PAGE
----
Ciauscolo is not your average Italian sausage. It has the texture of a paté and is eaten spread on a piece of bread. It is believed to come from the Gallic people who were living in the Marche region of Italy at one point. They prepared a paté made with minced meat that was conserved in terracotta terrines, (a tradition that is still common in France.) Ciauscolo, on the other hand, is put in animal casings rather than earthenware. At the height of its popularity, some local producers kept their ciasucolo under oil in jars. The origin of the name, ciauscolo, is uncertain.
The most credible theory suggests that it derives from the Latin word cibusculum, meaning “little food” or snack. This theory is supported by the fact that the sausage is often eaten as a snack, still today.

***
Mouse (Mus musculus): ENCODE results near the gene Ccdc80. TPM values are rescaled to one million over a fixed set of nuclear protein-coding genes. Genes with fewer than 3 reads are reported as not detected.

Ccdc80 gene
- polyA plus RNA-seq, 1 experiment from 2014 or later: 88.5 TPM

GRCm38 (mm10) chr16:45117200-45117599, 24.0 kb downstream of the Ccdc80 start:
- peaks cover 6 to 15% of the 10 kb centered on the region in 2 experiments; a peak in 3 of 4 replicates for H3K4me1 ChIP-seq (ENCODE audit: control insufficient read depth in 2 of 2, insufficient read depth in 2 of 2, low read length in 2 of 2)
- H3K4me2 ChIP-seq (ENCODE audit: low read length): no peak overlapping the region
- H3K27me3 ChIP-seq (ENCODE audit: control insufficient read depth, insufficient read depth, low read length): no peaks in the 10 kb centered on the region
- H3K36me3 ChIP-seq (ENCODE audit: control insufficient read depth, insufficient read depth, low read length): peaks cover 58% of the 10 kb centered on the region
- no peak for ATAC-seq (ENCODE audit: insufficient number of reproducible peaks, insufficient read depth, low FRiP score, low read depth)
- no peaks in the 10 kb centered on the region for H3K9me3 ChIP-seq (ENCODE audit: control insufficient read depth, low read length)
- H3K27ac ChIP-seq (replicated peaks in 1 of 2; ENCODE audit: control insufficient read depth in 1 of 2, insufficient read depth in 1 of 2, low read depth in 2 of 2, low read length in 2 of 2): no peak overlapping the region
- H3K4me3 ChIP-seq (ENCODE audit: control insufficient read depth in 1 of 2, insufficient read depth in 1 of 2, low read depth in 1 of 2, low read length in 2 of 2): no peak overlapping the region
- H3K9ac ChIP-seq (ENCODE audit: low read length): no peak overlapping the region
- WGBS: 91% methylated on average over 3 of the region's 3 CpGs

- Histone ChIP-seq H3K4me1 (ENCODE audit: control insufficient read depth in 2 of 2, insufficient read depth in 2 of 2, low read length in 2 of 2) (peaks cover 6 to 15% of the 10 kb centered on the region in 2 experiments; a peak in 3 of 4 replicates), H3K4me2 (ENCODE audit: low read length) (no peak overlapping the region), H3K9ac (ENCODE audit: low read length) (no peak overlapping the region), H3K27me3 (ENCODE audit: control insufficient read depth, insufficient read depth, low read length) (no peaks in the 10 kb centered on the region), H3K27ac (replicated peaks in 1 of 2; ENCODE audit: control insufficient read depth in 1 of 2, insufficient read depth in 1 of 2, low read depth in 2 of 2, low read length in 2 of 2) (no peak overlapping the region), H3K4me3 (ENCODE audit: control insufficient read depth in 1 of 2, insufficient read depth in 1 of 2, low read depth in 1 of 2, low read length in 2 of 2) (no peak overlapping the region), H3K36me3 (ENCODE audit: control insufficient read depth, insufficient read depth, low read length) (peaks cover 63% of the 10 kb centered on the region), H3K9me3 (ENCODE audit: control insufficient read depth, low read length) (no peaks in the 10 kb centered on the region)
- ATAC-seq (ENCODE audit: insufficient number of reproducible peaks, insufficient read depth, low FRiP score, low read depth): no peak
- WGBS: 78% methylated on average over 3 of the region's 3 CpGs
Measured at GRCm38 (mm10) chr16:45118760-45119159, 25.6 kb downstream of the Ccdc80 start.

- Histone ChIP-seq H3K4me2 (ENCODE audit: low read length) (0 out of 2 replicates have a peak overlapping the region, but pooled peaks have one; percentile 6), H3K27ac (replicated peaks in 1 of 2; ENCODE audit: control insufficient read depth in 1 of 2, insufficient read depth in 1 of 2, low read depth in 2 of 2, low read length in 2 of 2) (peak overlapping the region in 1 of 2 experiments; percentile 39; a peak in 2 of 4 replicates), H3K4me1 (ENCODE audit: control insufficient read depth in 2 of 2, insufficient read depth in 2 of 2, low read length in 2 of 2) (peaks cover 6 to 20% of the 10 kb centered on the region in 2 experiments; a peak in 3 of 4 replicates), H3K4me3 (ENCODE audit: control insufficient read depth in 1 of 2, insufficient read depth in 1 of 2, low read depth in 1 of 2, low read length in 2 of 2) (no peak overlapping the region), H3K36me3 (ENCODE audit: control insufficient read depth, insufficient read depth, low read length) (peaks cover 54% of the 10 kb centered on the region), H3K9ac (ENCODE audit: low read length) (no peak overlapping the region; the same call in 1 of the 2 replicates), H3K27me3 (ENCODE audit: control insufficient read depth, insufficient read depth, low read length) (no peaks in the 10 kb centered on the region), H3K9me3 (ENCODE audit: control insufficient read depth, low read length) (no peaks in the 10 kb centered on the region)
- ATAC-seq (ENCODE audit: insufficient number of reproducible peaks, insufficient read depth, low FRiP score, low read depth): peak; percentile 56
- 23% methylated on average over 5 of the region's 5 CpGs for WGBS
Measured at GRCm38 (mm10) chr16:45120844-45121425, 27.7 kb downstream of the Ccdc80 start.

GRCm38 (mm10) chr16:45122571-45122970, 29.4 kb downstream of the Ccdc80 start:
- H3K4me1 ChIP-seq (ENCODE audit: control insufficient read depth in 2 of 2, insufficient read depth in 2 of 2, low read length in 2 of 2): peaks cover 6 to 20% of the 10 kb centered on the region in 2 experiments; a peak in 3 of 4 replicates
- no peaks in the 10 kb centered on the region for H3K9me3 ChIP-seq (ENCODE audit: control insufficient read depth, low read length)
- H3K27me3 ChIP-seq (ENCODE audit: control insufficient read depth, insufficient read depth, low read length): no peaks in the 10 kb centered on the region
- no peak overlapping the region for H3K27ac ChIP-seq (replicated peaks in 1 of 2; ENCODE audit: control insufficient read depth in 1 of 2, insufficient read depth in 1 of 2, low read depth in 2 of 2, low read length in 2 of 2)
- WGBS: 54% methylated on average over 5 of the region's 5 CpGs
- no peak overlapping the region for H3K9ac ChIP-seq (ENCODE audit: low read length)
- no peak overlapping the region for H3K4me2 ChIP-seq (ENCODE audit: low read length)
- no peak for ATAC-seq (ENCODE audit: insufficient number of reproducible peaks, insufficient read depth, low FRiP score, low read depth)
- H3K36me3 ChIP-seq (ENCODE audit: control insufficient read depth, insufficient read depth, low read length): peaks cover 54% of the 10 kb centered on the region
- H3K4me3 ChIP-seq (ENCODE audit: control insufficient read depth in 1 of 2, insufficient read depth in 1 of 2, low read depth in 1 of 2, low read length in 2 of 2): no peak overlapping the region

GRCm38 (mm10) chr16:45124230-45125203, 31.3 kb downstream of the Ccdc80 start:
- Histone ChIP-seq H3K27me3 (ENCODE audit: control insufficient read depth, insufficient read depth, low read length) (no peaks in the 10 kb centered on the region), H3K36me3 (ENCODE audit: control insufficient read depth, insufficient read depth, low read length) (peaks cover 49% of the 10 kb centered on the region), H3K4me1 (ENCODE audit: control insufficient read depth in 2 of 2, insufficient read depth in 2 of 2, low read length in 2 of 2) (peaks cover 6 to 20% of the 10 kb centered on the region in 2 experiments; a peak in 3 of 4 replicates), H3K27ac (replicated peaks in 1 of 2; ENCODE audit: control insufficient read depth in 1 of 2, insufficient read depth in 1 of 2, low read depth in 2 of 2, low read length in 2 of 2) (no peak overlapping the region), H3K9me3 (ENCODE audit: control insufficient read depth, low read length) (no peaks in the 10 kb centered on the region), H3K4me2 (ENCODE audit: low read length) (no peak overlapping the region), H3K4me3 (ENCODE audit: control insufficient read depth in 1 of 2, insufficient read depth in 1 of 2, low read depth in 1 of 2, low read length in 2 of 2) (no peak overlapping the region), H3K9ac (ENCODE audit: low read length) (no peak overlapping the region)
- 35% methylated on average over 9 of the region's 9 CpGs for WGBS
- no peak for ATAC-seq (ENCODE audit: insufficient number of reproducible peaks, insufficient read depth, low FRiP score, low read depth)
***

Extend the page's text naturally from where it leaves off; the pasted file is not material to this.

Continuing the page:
Traditionally, the meat used to make this sausage was chopped by hand with a meat cleaver. The cleaver’s heavy blade minced the meat very finely. Today, the meat is passed through a meat grinder three times using increasingly small screens. The meat comes from the more flavorful cuts of pork: prosciutto, pancetta, and spalla, or shoulder. Extra fat is minced with the meat. The meat is flavored with simple seasonings, like garlic, pepper and salt, pounded in a mortar. Sometimes a drop of wine is added. The meat is then put into a casing made from small intestine and smoked with juniper wood for a couple of days. It is then aged in a cellar for 2 to 3 months. Ciauscolo is produced in and around Macerata and in areas reaching all the way up to Umbria.
In the library
R. NOVELLI, Le Marche a tavola: la tradizione gastronomica regionale, Ancona, Il lavoro editoriale, 1987;
INSOR-Istituto nazionale di sociologia rurale, Atlante dei prodotti tipici: i salumi, Roma, Agra – Rai-Eri, ;
L. ROMANELLI, I salumi d'Italia, Firenze, Nardini, 2002.